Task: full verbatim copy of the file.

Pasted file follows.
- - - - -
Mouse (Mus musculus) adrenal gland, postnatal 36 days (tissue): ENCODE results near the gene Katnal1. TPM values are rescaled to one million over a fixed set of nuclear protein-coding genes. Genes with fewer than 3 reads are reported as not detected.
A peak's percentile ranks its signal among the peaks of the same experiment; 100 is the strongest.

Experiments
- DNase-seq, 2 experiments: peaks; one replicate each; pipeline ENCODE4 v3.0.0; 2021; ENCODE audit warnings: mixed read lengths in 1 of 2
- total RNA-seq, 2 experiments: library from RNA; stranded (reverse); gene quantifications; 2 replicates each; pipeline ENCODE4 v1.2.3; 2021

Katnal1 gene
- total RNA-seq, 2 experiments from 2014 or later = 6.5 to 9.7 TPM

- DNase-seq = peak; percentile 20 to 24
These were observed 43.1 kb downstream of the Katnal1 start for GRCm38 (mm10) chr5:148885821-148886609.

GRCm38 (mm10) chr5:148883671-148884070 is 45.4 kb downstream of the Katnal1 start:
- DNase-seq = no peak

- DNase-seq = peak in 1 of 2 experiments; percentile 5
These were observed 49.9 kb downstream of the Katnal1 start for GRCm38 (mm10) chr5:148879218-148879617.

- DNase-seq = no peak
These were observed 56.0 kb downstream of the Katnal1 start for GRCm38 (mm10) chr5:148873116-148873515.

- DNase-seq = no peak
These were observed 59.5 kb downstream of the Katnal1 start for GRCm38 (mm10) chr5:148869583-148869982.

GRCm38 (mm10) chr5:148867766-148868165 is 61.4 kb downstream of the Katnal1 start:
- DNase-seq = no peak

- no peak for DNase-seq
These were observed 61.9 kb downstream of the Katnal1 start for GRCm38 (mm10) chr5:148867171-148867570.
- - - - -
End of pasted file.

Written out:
Mouse (Mus musculus) adrenal gland, postnatal 36 days (tissue): ENCODE results near the gene Katnal1. TPM values are rescaled to one million over a fixed set of nuclear protein-coding genes. Genes with fewer than 3 reads are reported as not detected.
A peak's percentile ranks its signal among the peaks of the same experiment; 100 is the strongest.

Experiments
- DNase-seq, 2 experiments: peaks; one replicate each; pipeline ENCODE4 v3.0.0; 2021; ENCODE audit warnings: mixed read lengths in 1 of 2
- total RNA-seq, 2 experiments: library from RNA; stranded (reverse); gene quantifications; 2 replicates each; pipeline ENCODE4 v1.2.3; 2021

Katnal1 gene
- total RNA-seq, 2 experiments from 2014 or later = 6.5 to 9.7 TPM

- DNase-seq = peak; percentile 20 to 24
These were observed 43.1 kb downstream of the Katnal1 start for GRCm38 (mm10) chr5:148885821-148886609.

GRCm38 (mm10) chr5:148883671-148884070 is 45.4 kb downstream of the Katnal1 start:
- DNase-seq = no peak

- DNase-seq = peak in 1 of 2 experiments; percentile 5
These were observed 49.9 kb downstream of the Katnal1 start for GRCm38 (mm10) chr5:148879218-148879617.

- DNase-seq = no peak
These were observed 56.0 kb downstream of the Katnal1 start for GRCm38 (mm10) chr5:148873116-148873515.

- DNase-seq = no peak
These were observed 59.5 kb downstream of the Katnal1 start for GRCm38 (mm10) chr5:148869583-148869982.

GRCm38 (mm10) chr5:148867766-148868165 is 61.4 kb downstream of the Katnal1 start:
- DNase-seq = no peak

- no peak for DNase-seq
These were observed 61.9 kb downstream of the Katnal1 start for GRCm38 (mm10) chr5:148867171-148867570.